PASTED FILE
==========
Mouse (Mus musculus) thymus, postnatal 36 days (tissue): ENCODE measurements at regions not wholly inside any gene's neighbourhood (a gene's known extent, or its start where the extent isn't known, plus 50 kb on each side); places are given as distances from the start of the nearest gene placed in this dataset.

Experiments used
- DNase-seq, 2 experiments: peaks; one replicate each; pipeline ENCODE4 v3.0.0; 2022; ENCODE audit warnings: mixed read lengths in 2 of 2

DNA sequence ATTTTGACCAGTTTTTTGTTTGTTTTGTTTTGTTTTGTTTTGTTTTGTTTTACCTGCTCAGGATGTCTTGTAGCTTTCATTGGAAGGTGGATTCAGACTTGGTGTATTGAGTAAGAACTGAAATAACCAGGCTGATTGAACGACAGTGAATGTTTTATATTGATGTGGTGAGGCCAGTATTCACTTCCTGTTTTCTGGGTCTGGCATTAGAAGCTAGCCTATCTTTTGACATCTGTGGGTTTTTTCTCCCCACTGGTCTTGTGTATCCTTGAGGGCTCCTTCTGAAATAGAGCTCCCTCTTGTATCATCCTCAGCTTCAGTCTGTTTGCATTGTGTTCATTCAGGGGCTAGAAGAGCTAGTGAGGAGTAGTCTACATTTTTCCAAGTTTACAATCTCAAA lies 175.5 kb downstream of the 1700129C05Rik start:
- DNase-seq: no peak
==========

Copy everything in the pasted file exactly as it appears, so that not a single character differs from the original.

Mouse (Mus musculus) thymus, postnatal 36 days (tissue): ENCODE measurements at regions not wholly inside any gene's neighbourhood (a gene's known extent, or its start where the extent isn't known, plus 50 kb on each side); places are given as distances from the start of the nearest gene placed in this dataset.

Experiments used
- DNase-seq, 2 experiments: peaks; one replicate each; pipeline ENCODE4 v3.0.0; 2022; ENCODE audit warnings: mixed read lengths in 2 of 2

DNA sequence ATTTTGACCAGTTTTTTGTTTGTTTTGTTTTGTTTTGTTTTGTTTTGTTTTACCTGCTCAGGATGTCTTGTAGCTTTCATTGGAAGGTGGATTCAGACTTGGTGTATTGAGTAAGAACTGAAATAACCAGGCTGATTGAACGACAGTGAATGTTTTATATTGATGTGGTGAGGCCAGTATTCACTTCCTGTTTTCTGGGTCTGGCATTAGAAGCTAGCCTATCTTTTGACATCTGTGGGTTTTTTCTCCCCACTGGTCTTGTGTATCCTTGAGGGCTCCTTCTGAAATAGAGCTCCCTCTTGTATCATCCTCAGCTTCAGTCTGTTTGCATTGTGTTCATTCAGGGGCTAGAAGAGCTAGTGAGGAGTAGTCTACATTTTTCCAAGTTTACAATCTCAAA lies 175.5 kb downstream of the 1700129C05Rik start:
- DNase-seq: no peak